A bone marrow biopsy is a procedure where a small sample of your bone marrow is taken for testing, to check for abnormal cells. This test is the only one that can diagnose Waldenstrom’s macroglobulinaemia, because WM is a cancer of the bone marrow.

What are they looking for?

The sample from your bone marrow will be sent to a haematopathologist, who is an expert in examining blood and bone marrow samples. They will look for the abnormal white blood cells that cause WM – the lymphoplasmacytic lymphoma cells (LPL cells).

What happens during a bone marrow biopsy?

A bone marrow biopsy takes around twenty minutes, and most people will go to hospital for the procedure and come out on the same day.

Your medical team should give you information about the procedure before you have the biopsy. This should include information about any medication you might need to stop or take (such as blood thinners), and any other preparations. Remember to tell them about any medication or supplements you’re taking before the procedure, in case these change how you need to prepare.

A bone marrow biopsy is usually taken from the back of your hip bone (pelvis). Your doctor or nurse will help you into position beforehand, and make sure that you are comfortable as you’ll need to stay as still as possible for the procedure.

The skin where your biopsy will be taken is cleaned and then the doctor or nurse will inject local anaesthetic into the area. You might feel a sting from the needle, but after a short while the area will go numb.

The cells from your bone marrow are taken through a needle. When the area is numb, the doctor or nurse will put the needle into your bone. They may do this by a manual needle or they may use a battery powered needle that looks like a small drill. Once the needle is in position, a syringe is attached.

The doctor or nurse uses the syringe to pull out a small sample of your bone marrow, which is liquid, called a bone marrow ‘aspirate’. Some people feel a pulling sensation at this point, which can be uncomfortable. This feeling will quickly pass, though.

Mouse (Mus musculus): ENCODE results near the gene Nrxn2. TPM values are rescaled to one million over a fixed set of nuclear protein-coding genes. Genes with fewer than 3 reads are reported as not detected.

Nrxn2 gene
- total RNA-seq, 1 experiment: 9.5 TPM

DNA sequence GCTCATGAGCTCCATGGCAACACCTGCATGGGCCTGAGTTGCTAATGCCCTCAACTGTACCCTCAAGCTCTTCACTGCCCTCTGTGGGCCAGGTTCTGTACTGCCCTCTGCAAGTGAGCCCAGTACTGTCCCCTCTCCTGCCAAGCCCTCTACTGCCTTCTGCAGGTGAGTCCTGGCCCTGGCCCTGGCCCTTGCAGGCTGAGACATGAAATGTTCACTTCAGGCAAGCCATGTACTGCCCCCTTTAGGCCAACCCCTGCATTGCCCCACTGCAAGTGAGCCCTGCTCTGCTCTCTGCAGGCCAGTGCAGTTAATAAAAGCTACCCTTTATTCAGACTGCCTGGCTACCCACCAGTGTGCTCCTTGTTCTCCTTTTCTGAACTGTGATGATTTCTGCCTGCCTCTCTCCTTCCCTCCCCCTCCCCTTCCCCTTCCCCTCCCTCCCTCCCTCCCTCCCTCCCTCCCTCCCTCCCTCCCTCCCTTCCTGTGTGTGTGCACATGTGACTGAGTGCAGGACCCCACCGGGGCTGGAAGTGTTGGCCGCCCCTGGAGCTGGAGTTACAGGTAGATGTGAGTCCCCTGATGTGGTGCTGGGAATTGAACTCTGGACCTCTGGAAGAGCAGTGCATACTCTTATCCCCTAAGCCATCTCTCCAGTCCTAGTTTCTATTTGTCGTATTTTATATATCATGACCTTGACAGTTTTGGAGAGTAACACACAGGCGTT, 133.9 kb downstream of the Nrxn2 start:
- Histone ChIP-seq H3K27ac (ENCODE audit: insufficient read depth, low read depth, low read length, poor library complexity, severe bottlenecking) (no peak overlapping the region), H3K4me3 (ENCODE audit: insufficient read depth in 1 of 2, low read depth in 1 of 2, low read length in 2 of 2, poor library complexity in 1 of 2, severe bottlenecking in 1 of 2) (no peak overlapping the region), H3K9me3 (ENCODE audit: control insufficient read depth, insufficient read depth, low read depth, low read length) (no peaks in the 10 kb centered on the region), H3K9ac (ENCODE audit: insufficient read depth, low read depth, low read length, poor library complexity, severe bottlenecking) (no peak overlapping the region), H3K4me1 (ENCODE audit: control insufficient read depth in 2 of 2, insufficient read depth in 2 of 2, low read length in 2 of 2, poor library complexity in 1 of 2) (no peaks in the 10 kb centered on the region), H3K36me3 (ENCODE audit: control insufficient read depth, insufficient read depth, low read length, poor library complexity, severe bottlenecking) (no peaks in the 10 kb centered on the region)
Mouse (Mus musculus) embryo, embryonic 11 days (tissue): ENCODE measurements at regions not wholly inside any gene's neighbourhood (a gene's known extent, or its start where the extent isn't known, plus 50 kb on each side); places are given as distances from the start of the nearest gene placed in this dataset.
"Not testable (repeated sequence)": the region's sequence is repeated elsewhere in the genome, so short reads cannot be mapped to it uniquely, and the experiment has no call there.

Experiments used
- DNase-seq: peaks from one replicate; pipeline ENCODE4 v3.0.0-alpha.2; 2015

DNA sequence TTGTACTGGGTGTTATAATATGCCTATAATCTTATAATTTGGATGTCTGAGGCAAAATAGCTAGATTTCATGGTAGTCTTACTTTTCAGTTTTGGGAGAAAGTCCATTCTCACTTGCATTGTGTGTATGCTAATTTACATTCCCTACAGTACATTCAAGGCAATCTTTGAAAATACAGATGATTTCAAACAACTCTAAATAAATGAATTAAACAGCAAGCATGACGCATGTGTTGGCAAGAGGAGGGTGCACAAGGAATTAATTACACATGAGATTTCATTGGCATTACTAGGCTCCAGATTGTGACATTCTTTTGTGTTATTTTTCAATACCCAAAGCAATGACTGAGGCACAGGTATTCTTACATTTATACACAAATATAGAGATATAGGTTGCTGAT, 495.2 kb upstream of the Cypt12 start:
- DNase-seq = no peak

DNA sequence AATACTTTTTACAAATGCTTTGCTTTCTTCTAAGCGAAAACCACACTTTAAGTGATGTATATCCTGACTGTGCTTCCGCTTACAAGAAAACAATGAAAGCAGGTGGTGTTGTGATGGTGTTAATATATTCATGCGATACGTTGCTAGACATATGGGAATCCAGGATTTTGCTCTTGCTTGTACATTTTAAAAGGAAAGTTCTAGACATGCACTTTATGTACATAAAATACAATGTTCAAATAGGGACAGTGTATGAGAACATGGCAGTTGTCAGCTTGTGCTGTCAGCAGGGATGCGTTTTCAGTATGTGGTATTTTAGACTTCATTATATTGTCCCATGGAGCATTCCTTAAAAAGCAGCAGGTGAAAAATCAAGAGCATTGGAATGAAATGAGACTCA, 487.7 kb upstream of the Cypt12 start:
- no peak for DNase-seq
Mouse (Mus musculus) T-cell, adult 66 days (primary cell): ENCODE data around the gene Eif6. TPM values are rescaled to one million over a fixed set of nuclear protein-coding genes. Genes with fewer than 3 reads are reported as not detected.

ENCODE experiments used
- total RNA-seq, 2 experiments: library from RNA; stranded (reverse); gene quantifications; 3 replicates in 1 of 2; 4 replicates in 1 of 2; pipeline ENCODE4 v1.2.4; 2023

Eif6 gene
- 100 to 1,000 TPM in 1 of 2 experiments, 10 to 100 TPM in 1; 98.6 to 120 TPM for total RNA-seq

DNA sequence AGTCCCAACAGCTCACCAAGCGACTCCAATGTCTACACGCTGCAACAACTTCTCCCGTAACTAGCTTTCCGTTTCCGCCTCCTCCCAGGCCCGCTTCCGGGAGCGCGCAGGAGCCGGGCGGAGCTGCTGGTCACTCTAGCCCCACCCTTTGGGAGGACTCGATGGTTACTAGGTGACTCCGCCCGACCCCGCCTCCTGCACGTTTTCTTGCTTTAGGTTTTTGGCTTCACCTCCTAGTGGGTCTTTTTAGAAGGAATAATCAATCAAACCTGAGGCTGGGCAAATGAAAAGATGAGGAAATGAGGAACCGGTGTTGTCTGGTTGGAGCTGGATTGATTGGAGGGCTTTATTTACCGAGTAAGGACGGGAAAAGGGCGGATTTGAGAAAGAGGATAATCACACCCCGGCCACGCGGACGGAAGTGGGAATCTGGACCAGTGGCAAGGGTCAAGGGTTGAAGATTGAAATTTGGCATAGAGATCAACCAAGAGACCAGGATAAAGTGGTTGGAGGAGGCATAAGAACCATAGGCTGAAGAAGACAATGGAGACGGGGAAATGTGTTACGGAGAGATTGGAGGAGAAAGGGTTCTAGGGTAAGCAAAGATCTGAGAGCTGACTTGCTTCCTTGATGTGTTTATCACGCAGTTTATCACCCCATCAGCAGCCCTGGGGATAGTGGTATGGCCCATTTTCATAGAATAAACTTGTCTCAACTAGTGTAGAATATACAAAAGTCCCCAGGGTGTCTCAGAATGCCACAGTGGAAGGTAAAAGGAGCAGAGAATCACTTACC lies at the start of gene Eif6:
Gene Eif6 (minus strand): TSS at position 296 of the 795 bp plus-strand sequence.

A sample of the harder bone marrow tissue, called a bone marrow ‘trephine’ is usually taken next. This will done immediately after they’ve take out the bone marrow fluid. They will rotate the needle a few times to take a sample of this harder tissue. Many people describe the sensation as a pushing one, and there may be some pain, but it is usually over very quickly.

After the procedure, your nurse or doctor will ensure that there isn’t any bleeding, before applying a small dressing to the site. You won’t need stitches.

You may experience aching and bruising around the area where the needle went in for a few days after the test.

CT scan

A computerised tomography (CT) scan uses x-rays and a computer to create detailed images of the inside of your body. You may hear them referred to as CAT scans.

What are they looking for?

Although a CT scan cannot be used to diagnose WM, doctors often use the images to see if the WM is in other parts of your body. CT scans are good at showing the internal organs and will be able to show, for example, if your lymph nodes are enlarged. This may prompt your doctor to test these further.

What happens in a CT scan?

Most people will have a CT scan in their local hospital as an outpatient.

You should be given information about your scan before your appointment, including what to wear and any other preparation you’ll need to do.

You will normally be asked to remove any metal items (for example a watch, or an underwired bra) before you go into the scan. You may be given a hospital gown to wear instead of your day clothes. You’ll be asked questions about your general health. You can also talk to the staff if you have any worries about having the scan – it’s very common for people to feel ill at ease or even fearful of having a scan and they will be able to help you with the experience.